They chose to explore in the ultraviolet range since there are so many hot and extremely massive stars in the cluster that mostly radiate energy within that part of the electromagnetic radiation spectrum.
The group used a combination images gathered by the Hubble Space Telescope’s Wide Field Camera 3 (WFC3) and the Space Telescope Imaging Spectrograph (STIS) to detect dozens of stars with at least 50 times the mass of the sun and about nine others with more than 100 times the solar mass.
The nine most massive of these stars were found to be not only incredibly enormous, but together they produce an extremely bright light that is 30 million times more luminous than our own Sun.
While the group was able to spot a number of supermassive stars, a previously detected star in the cluster called R136a1 is the most massive star known to exist in the Universe. It has a solar mass of about 265 times that of the Sun and is thought that to have had a solar mass of about 320.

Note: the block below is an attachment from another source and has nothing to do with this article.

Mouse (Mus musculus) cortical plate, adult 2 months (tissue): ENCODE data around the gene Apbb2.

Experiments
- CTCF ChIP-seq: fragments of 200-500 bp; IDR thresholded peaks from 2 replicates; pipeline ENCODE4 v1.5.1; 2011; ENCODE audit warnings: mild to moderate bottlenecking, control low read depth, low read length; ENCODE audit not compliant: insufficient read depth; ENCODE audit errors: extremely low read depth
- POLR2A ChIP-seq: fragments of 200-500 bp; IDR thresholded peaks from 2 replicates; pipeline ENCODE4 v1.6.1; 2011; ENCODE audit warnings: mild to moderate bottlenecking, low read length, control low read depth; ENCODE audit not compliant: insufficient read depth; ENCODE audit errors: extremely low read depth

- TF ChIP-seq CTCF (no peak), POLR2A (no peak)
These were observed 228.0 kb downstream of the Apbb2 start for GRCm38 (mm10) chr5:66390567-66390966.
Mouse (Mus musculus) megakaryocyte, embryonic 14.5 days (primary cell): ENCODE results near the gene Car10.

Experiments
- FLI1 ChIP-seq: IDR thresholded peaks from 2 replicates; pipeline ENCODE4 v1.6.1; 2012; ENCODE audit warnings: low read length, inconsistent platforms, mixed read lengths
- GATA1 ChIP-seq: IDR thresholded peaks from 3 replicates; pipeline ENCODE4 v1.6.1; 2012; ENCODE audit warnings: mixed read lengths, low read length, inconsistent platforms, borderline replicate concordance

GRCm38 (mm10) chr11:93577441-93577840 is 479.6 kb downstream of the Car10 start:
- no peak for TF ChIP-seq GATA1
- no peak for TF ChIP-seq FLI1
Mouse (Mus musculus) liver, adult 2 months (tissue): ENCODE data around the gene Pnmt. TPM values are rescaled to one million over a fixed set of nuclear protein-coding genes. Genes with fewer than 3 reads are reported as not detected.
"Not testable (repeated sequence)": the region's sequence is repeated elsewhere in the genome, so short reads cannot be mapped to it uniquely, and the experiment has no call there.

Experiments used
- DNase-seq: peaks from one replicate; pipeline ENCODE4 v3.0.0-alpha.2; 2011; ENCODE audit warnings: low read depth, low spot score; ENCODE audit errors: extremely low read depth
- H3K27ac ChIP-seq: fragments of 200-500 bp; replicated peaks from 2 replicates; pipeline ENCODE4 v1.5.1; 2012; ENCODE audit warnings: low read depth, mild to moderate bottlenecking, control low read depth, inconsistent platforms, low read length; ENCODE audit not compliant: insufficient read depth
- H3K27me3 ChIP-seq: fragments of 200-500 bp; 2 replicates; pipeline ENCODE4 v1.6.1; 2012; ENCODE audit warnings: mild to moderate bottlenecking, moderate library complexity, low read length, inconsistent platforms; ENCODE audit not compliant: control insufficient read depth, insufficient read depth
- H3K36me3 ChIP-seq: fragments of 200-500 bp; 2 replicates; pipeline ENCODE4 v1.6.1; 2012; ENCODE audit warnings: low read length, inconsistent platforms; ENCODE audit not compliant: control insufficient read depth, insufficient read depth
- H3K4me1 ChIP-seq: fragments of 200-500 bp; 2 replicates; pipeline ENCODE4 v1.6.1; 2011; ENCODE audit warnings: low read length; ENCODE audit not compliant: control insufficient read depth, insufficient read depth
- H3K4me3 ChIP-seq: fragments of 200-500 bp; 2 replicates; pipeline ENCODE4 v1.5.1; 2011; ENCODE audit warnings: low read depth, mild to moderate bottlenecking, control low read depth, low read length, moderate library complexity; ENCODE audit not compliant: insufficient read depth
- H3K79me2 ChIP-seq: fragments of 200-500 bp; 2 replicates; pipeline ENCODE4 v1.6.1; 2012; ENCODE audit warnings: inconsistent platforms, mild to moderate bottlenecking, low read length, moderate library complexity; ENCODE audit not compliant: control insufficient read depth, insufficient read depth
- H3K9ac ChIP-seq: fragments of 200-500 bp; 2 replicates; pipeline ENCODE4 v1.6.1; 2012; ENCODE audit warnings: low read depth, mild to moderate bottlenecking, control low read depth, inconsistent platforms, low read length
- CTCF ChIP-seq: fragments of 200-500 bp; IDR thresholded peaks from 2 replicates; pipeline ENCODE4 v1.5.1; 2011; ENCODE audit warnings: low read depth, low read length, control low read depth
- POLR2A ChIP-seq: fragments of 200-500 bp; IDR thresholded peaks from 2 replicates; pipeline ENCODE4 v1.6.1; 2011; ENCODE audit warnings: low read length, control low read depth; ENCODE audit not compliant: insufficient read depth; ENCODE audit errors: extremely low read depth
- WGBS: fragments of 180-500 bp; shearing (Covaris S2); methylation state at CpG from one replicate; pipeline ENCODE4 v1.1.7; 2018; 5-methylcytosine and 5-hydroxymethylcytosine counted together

The astronomer’s findings were outlined in a paper published by the Monthly Notices of the Royal Astronomical Society,
“The ability to distinguish ultraviolet light from such an exceptionally crowded region into its component parts, resolving the signatures of individual stars, was only made possible with the instruments aboard Hubble,” explains the paper’s lead author Paul Crowther of the United Kingdom’s University of Sheffield in a press release.
Another of the paper’s authors, Saida Caballero-Nieves, also from the University of Sheffield, said that while some scientists have previously suggested that these monster stars were created by the merger of smaller binary system stars, this doesn’t really explain the supermassive stars in the R136 cluster.
Instead, he says that it appears the road that led to the huge size of these stars may have begun with its formation process.
The astronomers plan to continue analyzing the Hubble data they’ve gathered to learn more about the giant star’s origination.
They’ll also analyze new information from the Space Telescope’s Imaging Spectrograph to look for nearby binary star systems, where orbiting black hole binaries may lurk.
The twin black holes would eventually merge and produce the gravitational waves such as those predicted by Einstein in his Theory of General Relativity and were only recently detected by the LIGO Scientific Collaboration.